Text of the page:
• Prepare/Answer Practice Assessment Center Prompts
  • Review Candidate NBPTS Completion Timeline

Component #3:  Teaching Practice & Learning Environment

25 hours/25 clock Hours-

  • Deconstruct Component 3 Portfolio Standards, Instructions & Rubrics
  • Connect The Core Propositions to NB Standards & the Classroom
  • Architecture Of Accomplished Teaching
  • Writing for National Boards: Descriptive, Analytical, & Reflective
  • Instructional Analysis: Engagement & Discussion In The Classroom
  • Encouraging Students To Explore & Build Upon Previous Knowledge
  • Impact Of Contextual Environment On Learning
  • Pedagogical Strategies To Engage All Students
  • Share & Peer-review Evidence & Impact on Student Learning
  • Evidence Choices For Video/DVD
  • Analysis Of Video/DVD Lessons, Student Growth & Reflection
  • Fairness & Equity, Culture & Diversity

Component #2:  Differentiation in Instruction

25 hours/25 clock hours

  • Deconstruct Component 2
  • Connecting Core Propositions To The Standards & The Classroom
  • Architecture of Accomplished Teaching
  • Writing For National Boards: Descriptive, Analytical, & Reflective
  • Examine Evidence, Artifacts & Student Work Samples
  • Differentiated Instruction
  • Examine Research-Based Best Practices For Effective Teaching & Student Learning
  • Setting Classroom Learning Goals & Sequence Learning Activities
  • Encouraging Students To Explore & Build Upon Previous Knowledge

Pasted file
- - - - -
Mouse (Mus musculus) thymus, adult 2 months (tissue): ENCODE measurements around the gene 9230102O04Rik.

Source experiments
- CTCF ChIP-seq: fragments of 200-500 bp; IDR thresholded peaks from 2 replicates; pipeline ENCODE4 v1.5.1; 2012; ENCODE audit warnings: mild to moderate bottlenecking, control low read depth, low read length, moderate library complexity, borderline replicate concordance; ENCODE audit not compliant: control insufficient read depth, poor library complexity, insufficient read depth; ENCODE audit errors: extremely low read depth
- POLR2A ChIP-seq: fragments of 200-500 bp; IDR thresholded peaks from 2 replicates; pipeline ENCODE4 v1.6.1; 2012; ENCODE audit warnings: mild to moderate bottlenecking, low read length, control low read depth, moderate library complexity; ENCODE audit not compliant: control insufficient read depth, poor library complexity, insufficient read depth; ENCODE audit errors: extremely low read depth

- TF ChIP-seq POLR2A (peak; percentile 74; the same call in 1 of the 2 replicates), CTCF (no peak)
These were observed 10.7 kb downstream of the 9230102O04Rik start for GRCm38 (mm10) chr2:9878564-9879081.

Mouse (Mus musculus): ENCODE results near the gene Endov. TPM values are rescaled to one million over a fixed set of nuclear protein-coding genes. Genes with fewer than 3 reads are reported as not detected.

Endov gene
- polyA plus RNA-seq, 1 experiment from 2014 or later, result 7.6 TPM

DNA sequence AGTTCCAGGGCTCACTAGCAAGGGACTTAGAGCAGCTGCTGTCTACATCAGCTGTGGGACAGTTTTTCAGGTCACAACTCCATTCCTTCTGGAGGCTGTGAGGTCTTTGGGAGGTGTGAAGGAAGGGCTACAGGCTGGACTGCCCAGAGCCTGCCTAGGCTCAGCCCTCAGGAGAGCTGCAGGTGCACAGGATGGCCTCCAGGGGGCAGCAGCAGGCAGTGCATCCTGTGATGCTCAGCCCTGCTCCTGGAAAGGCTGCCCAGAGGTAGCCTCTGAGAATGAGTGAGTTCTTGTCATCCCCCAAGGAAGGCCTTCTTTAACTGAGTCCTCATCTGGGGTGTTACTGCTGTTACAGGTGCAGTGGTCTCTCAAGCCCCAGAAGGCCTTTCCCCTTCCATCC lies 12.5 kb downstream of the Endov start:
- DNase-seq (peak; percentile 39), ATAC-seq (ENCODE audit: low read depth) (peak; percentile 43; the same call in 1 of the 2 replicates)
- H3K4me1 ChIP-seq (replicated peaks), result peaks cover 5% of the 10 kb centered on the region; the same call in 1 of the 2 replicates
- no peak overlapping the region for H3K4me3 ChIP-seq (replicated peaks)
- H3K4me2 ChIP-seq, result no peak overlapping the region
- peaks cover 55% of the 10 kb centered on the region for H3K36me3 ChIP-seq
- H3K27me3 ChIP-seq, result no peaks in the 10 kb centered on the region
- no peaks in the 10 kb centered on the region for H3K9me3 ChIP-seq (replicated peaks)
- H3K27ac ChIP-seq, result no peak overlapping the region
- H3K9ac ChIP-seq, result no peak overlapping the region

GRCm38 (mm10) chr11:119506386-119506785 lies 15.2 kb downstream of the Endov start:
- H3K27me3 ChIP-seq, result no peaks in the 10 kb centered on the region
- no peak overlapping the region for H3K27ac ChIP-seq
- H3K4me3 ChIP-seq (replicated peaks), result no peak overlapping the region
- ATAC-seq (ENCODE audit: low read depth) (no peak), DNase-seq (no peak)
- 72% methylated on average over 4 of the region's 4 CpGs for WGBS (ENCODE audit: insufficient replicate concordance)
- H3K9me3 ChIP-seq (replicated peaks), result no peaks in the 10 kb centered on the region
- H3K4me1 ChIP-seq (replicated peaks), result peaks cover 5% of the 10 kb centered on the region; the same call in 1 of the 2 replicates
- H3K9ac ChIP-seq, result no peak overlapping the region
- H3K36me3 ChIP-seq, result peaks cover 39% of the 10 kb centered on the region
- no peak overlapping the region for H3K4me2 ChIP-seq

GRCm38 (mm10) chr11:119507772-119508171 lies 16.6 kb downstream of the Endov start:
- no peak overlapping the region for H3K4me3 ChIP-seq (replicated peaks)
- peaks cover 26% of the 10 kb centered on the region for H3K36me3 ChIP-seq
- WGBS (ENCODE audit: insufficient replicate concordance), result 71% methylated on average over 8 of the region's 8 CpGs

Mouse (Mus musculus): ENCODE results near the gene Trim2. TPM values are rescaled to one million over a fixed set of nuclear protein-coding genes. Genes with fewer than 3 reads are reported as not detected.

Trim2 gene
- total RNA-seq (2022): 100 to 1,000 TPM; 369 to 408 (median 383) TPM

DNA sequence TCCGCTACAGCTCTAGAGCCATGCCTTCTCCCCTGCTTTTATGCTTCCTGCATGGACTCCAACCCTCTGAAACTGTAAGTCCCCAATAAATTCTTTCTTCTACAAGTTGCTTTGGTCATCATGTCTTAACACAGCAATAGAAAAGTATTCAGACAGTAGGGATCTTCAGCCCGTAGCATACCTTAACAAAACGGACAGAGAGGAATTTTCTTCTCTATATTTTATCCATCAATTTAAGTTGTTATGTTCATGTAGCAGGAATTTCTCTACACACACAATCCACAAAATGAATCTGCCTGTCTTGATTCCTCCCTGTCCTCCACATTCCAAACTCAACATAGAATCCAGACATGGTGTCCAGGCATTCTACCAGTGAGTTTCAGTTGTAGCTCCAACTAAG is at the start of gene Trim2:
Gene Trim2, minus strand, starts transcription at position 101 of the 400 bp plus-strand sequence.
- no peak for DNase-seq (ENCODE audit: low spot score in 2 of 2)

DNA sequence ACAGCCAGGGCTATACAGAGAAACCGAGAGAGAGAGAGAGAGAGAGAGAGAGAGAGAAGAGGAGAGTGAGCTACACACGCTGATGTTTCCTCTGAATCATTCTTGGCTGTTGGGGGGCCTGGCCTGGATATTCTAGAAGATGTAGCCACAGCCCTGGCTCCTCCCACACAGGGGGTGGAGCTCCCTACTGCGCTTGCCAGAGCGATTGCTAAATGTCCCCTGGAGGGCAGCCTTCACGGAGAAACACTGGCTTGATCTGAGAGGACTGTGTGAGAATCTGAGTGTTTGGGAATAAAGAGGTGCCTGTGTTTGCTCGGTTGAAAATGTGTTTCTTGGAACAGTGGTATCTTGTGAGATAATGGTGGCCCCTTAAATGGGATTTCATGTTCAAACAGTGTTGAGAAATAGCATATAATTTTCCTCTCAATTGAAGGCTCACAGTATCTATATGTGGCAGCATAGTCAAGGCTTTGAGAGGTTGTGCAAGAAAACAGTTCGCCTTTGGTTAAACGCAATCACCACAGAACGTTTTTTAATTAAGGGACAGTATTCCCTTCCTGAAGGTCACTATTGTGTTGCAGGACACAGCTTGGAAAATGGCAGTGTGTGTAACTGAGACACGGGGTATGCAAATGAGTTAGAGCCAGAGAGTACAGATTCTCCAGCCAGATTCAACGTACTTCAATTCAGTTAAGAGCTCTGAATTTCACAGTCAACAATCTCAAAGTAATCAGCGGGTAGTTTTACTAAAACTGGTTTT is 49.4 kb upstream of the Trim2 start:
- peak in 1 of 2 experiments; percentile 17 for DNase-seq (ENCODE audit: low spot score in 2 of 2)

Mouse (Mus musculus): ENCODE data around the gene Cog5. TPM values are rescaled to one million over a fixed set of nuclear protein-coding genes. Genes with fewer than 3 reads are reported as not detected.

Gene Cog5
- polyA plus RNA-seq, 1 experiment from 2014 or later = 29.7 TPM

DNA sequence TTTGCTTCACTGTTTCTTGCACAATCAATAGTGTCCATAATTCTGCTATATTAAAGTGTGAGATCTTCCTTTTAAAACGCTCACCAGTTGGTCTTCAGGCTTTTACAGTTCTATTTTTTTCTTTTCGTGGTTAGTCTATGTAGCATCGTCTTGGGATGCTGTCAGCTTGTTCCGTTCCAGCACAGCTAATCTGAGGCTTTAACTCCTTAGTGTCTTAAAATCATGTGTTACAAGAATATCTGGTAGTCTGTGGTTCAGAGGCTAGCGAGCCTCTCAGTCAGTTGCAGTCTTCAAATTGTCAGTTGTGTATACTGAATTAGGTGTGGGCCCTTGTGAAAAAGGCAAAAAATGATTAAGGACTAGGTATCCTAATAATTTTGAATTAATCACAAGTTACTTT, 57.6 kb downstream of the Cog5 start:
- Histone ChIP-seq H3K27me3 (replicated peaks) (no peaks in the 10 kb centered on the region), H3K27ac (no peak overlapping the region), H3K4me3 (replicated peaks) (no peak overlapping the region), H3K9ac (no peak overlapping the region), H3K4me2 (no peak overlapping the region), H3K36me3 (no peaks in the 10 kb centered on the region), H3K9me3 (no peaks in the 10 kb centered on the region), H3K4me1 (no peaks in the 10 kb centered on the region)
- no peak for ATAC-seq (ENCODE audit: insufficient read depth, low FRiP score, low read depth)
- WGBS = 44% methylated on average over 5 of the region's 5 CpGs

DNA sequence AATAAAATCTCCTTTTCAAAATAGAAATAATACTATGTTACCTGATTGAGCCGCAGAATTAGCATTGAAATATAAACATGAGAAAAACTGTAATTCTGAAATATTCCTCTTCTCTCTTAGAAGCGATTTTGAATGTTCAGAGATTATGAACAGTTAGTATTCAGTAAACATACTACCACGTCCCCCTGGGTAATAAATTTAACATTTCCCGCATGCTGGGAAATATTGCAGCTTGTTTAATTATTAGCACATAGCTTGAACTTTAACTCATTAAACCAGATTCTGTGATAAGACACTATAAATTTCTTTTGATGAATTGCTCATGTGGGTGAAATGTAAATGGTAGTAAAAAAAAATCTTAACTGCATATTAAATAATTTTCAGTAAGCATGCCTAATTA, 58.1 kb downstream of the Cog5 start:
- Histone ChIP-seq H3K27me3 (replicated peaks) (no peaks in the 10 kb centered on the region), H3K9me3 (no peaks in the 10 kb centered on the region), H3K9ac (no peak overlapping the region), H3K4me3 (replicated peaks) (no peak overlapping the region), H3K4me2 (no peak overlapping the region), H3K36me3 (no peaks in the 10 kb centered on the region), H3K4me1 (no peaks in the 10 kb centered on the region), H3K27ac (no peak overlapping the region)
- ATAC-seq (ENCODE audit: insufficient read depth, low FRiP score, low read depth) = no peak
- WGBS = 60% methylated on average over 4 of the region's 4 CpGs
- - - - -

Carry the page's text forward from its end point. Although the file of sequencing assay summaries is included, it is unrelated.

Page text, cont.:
• Assessing Student Difficulties, Understandings, & Misconceptions
  • Develop a Wide Range of Pedagogical Strategies To Engage All Students
  • Analysis of Student Growth
  • Analyze Student Work Samples & How The Evidence Reflects Student Learning

Component #4 – Effective & Reflective Practitioner
25 Hours/25 Clock Hours

  • Deconstructing Component 4
  • Architecture of Accomplished Teaching
  • Connecting Core Propositions To The Standards & The Classroom
  • Teacher As Leader, Collaborator, Learner, & Communicator
  • Writing for National Boards: Descriptive, Analytical & Reflective
  • Documenting Family & Community Interactions
  • Role as Leader, Mentor & Advocate For Better Schools
  • Reflective Analysis
  • Support Student Learning Through Long-Range Initiatives

National Board for Professional Teaching Standards – Distance Learning Support Program

Distance Learning Support Program

Our distance learning program is available to anyone pursuing National Board Certification. It is highly recommended that candidates attend the WEA sponsored Jump Start and Home Stretch sessions.